‘Sellswords’ Engages In High Fantasy Card Tactic ShenanigansFiled inside: Reviews
Here at Thumbthrone, we embrace all forms of gaming, and are proud to introduce the first in our new series covering board games with Sellswords, a tactical card game for two that pits randomized mercenary units against each other in an attempt to control territory in a Norse-inspired world.
It’s a simple game on its outset, inspired heavily by the classic minigame included in Final Fantasy VIII, Triple Triad. Each Sellsword is a card with a number on each side of its four edges. A card can be played in any orientation, so long as it’s adjacent to another card. When a card is placed against an enemy card (each card’s face is identical, save for the color, to determine which player controls the card), the numbers are compared, and if your card has a higher number, the enemy is flipped to your color. Consider the following example:
If the next turn were the blue player’s, you might consider taking the Knight, preventing the other player from taking it by standard means. You could do so like this:
The Assassin forgoes the use of its ability to use a high number to take the Knight. Obviously, the Assassin is now very exposed, with three low numbers available to capture the card. Of course, since several faces of the card are weak, it might be traded several times.
Where the game starts to get more complicated comes with each card’s unique ability. Aside from having an assortment of different values on each card, each can affect the game in a wide variety of ways. These abilities can be mandatory upon placement, optional, continuously in effect, or only affect the end of the round scoring.
The Knight, for example, has fairly strong numbers on all sides, but no special ability. The Titan has all 0’s and can’t flip any other cards, but cannot be flipped by any other means. Some cards like the Archer, the Mage, or Rukyuk can compare with tiles that aren’t adjacent, but further away—allowing you to flip cards that might have been considered safe since they were surrounded. Some cards are stronger when compared against, or become weaker as they’re surrounded. Still others can shift cards that are placed to create powerful placement opportunities, or rotate other cards to expose weaknesses. Using the above example, the red player then takes a less standard method to retake the Knight:
In this case using the Mage to bypass the Thief and compare with the Knight without being placed adjacent.
The game begins with the placement of a terrain tile, which establishes a global rule for the game. Asgard is a basic land tile, imposing no rules. Nifleheim causes flipped cards to compare their numbers again, so you can chain massive flips together. Ragnarök clears six tiles after the first round, and Yggdrasil only plays one round, but instead of dealing out cards, you look at the top two cards of the deck and play one, discarding the other.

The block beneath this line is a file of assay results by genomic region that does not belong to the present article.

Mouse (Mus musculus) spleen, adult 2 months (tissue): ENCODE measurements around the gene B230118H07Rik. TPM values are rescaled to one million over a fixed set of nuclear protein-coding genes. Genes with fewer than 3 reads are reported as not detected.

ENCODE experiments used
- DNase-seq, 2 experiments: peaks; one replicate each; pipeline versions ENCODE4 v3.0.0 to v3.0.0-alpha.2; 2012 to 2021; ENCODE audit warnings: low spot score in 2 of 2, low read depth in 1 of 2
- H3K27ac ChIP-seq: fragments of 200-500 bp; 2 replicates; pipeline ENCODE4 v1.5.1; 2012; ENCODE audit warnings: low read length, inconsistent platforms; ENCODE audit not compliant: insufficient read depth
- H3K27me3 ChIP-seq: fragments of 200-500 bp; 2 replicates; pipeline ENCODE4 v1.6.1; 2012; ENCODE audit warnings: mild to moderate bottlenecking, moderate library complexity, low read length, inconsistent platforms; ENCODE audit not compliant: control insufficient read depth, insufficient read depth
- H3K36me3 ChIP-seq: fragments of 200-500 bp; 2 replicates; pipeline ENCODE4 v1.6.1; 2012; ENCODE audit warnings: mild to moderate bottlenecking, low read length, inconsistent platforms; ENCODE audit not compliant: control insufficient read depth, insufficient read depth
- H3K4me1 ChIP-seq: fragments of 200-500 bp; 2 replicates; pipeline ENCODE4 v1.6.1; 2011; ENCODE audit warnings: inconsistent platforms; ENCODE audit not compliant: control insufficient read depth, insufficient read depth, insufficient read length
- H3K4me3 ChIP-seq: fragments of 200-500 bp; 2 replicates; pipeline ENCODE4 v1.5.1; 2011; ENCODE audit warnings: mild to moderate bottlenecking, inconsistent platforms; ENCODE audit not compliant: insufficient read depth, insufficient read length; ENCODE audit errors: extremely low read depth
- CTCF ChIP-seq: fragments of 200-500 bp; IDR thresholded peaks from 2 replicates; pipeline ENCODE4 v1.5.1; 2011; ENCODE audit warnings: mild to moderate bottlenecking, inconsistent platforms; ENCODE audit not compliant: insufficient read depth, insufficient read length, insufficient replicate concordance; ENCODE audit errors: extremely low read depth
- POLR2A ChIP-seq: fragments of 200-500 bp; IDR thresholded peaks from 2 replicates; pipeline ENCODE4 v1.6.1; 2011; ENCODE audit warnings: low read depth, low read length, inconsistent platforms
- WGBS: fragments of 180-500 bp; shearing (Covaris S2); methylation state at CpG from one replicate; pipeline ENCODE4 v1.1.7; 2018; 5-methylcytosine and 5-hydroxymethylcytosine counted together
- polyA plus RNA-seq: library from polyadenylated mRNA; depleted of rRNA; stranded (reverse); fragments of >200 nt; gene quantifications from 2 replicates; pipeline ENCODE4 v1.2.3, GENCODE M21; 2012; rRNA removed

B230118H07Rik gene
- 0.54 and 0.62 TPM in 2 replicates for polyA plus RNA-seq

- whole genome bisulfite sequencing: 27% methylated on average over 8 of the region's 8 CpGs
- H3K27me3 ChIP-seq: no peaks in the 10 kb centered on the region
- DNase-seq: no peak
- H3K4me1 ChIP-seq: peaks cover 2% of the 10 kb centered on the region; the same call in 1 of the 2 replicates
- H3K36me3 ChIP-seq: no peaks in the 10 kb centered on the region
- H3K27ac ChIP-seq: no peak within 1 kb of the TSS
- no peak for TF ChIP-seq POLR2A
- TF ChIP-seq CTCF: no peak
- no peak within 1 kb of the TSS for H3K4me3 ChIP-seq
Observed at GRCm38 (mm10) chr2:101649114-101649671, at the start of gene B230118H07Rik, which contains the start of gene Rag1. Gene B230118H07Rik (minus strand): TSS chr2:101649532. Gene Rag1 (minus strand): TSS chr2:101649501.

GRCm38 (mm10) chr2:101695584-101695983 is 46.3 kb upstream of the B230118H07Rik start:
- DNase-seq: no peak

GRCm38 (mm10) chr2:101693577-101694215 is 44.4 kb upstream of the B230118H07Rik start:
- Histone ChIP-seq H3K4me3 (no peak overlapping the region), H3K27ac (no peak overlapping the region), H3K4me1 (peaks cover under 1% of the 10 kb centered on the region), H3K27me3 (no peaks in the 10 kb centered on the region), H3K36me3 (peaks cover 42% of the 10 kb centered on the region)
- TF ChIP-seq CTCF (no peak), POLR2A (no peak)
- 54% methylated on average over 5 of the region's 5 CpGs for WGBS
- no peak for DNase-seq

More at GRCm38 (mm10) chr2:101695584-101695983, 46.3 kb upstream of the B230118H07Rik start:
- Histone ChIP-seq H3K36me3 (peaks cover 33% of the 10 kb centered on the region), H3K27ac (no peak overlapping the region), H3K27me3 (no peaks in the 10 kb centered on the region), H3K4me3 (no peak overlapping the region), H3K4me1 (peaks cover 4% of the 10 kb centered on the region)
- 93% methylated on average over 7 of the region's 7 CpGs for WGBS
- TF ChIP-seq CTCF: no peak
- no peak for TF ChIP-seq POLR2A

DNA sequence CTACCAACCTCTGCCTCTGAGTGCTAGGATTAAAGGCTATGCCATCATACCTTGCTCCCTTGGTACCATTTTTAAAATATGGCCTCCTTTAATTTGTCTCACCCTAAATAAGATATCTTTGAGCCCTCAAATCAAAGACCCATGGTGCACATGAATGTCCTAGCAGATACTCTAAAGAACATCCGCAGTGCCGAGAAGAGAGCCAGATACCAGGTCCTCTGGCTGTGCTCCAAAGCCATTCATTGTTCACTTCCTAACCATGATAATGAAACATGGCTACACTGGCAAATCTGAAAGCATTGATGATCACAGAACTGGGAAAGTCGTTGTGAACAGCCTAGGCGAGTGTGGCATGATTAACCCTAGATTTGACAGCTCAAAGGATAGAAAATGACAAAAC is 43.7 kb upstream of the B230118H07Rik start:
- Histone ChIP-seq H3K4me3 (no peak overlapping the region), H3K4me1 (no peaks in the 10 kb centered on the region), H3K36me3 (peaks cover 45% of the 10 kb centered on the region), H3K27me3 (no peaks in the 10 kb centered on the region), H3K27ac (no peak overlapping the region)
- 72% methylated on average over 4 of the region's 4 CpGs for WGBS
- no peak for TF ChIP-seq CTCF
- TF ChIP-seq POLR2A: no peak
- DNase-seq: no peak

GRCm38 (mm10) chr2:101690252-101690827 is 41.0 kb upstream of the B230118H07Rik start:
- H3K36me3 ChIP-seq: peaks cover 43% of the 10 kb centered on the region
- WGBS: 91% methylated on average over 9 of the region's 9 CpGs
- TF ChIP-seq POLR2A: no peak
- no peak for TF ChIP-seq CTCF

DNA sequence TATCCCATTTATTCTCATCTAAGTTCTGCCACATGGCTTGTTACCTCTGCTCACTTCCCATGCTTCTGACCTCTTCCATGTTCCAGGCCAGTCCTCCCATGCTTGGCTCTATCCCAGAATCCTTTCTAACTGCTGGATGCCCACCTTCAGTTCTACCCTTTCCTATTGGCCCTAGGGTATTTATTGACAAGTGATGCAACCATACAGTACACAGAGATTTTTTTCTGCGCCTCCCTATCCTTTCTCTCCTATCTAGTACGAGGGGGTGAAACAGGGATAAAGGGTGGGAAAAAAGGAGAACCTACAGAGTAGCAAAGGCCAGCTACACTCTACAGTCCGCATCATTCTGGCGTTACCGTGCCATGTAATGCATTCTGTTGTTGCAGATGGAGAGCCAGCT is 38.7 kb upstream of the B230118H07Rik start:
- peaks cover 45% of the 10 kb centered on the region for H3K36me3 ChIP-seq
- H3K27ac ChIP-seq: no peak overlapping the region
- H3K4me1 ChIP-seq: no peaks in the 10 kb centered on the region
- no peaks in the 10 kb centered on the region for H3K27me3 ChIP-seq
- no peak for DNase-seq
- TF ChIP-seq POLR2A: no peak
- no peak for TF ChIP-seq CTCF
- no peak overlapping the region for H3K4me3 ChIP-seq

It’s as important in Sellswords to flip as many cards as possible to your side as it is to try to engineer yourself a hand with cards that support each other and can counteract your opponent’s moves. The game is a stream of usurped expectations. And much like a good game of chess, you’re best served by anticipating all of your foe’s plays and planning every contingency.
When twelve Sellswords have been placed, the number of cards of your color in each row and column is counted and (two cards yields one point, three gives two, four is worth four points, and a full five cards grants seven points). Twelve more are dealt out and another round continues on the existing field.
And it’s really that simple. For those moving from video gaming into the tabletop or board game space might consider this one of your best gateways. It can be easily learned in just a few minutes, isn’t particularly time-intensive (a game can be finished in twenty minutes or so), and doesn’t require loads of players—you only need one other player.
The game is quite portable, as well: there’s no mat or board to play on, just the rule sheet, four terrain tiles, and about forty character cards. I had successful play sessions on dining room tables, floors, parts of a chaise lounge, and even the table at a bar with little issue. The whole box when packed up is maybe 4 x 6 x 1, it fits in a cargo pocket or literally any part of a backpack ever—a good supplement for those get-togethers where there might be a group of more experienced gamers playing something like Settlers of Catan or Cosmic Encounter, and leaves some love for a few people that might not be able to include themselves in the larger game or is just getting started.
The cards are printed on a nice, thick stock, and the box is rather solid—since there’s no board nor any complex models, build quality isn’t really an overall issue. The artwork by Fabio Fontes really clinches the game together, though. The artwork is simple and immediately evocative of a good old NIS game or something like Final Fantasy Tactics, but with a little more whimsy.
The game also dodges the other major barrier of entry for many other board games by sporting a $20 price tag. The game is immensely accessible in that regard. Easy to acquire, easy on the wallet, easy to set up, easy to play, but still sports complexity in its random elements. Even if you’re a diehard board game player, it feels good to be able to play a simpler game at times—something less resource intensive for those times when you just can’t commit to an entire Risk game. Definitely something to consider.
Be sure to check out Sellswords and other Level 99 Games over at their website.